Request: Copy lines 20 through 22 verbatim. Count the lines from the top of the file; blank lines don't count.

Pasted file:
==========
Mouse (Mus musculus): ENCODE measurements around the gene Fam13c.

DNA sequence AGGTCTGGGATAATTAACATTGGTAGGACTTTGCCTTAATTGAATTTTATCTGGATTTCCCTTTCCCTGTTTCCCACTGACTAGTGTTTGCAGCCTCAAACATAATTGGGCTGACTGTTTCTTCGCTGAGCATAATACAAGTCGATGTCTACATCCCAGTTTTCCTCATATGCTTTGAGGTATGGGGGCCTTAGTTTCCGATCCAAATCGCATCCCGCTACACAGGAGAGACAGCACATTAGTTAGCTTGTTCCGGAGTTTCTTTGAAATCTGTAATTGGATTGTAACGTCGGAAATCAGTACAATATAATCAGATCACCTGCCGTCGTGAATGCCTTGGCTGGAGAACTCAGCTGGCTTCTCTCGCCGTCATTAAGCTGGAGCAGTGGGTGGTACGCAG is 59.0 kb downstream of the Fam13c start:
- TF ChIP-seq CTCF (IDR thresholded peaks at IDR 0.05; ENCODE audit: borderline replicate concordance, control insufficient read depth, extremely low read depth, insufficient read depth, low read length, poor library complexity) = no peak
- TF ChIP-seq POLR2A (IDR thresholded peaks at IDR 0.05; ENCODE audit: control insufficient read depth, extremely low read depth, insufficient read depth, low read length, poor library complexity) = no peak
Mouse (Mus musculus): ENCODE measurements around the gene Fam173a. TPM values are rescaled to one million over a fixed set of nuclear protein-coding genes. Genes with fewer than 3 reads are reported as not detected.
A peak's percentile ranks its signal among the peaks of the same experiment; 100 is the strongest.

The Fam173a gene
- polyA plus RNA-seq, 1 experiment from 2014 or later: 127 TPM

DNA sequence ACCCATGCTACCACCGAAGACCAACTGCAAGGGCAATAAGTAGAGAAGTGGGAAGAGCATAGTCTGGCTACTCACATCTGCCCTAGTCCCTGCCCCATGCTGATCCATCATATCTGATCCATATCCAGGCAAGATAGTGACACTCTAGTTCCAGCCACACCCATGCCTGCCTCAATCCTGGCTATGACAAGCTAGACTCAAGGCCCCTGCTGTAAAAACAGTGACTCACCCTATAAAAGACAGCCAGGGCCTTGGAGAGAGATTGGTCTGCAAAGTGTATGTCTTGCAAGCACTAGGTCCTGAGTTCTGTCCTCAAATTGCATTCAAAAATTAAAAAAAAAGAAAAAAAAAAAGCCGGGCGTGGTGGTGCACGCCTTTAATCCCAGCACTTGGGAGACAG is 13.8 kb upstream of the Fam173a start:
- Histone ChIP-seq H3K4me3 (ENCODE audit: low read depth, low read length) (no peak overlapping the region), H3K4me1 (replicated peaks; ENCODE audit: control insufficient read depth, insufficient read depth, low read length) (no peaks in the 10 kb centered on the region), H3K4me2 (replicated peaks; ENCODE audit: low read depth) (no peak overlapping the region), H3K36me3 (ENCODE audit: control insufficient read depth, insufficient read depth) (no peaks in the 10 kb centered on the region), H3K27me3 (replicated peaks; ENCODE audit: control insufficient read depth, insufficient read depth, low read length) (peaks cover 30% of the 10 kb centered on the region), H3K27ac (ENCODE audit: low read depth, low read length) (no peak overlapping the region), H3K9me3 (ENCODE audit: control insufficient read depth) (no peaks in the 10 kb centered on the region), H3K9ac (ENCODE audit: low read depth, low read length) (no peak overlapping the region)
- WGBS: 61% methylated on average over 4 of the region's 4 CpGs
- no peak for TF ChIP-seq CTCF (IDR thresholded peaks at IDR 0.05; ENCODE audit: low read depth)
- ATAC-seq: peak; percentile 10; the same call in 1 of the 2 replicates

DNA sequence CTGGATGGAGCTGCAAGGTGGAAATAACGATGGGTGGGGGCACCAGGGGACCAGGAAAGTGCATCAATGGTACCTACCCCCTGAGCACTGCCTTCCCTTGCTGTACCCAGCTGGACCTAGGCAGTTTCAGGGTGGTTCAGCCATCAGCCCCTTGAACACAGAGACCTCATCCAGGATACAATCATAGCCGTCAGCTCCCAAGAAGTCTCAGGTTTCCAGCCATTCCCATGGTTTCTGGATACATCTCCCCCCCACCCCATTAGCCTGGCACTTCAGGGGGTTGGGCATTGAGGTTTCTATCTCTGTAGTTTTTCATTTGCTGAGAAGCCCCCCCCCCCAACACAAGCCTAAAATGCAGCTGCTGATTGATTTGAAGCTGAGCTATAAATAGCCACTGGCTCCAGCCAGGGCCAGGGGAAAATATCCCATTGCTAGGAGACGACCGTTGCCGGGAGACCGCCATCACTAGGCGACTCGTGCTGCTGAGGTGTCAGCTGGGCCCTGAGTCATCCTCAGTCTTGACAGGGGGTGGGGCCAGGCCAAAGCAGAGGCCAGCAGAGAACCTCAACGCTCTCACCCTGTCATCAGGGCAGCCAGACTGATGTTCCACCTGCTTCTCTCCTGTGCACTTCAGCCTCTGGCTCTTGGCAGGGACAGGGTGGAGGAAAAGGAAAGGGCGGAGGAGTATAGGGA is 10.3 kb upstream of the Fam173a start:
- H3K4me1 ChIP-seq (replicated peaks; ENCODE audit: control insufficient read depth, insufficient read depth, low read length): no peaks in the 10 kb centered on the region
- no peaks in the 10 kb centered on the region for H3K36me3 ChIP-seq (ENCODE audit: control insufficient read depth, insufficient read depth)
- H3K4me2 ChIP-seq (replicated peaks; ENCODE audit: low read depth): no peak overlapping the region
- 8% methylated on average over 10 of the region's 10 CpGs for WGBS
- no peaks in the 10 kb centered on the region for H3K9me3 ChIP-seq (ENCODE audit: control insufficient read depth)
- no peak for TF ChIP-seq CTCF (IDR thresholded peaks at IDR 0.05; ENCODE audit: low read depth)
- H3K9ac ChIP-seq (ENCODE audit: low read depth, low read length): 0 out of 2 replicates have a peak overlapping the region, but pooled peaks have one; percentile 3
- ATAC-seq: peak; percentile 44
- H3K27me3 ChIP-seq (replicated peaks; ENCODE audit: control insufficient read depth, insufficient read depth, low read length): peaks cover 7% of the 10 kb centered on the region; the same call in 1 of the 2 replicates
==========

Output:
- no peak for TF ChIP-seq CTCF (IDR thresholded peaks at IDR 0.05; ENCODE audit: low read depth)
- H3K9ac ChIP-seq (ENCODE audit: low read depth, low read length): 0 out of 2 replicates have a peak overlapping the region, but pooled peaks have one; percentile 3
- ATAC-seq: peak; percentile 44